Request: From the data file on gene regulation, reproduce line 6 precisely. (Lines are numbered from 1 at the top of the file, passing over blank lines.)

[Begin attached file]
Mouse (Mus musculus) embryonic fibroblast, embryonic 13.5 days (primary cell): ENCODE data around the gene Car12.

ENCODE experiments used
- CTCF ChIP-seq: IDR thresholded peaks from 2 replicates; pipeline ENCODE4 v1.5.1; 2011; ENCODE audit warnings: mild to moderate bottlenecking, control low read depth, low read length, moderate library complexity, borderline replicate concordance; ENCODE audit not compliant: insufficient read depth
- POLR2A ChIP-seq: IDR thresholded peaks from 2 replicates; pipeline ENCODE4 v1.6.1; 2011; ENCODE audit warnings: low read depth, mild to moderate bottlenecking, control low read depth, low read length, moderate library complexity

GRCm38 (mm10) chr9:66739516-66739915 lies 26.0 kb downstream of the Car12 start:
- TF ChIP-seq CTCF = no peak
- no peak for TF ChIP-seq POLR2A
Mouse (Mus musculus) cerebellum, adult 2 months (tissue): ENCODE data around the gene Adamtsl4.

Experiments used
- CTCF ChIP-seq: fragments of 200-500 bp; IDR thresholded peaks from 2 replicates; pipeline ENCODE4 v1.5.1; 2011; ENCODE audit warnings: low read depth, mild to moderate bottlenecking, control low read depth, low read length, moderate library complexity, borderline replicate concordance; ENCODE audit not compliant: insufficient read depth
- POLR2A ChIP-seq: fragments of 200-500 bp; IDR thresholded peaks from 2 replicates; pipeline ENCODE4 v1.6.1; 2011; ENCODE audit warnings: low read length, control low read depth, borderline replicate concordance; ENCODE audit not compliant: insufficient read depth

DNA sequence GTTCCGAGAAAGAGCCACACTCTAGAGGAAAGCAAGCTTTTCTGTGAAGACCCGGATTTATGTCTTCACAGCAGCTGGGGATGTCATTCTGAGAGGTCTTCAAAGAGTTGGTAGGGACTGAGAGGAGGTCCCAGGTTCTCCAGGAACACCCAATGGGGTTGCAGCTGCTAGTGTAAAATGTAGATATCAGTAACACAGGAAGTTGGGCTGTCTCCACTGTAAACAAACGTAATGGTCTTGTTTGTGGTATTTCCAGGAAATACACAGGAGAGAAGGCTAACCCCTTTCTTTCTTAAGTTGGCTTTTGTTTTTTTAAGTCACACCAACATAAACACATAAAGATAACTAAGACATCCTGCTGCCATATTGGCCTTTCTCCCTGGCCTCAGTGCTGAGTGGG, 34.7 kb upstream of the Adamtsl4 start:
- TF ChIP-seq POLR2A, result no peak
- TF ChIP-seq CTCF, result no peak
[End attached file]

- TF ChIP-seq CTCF = no peak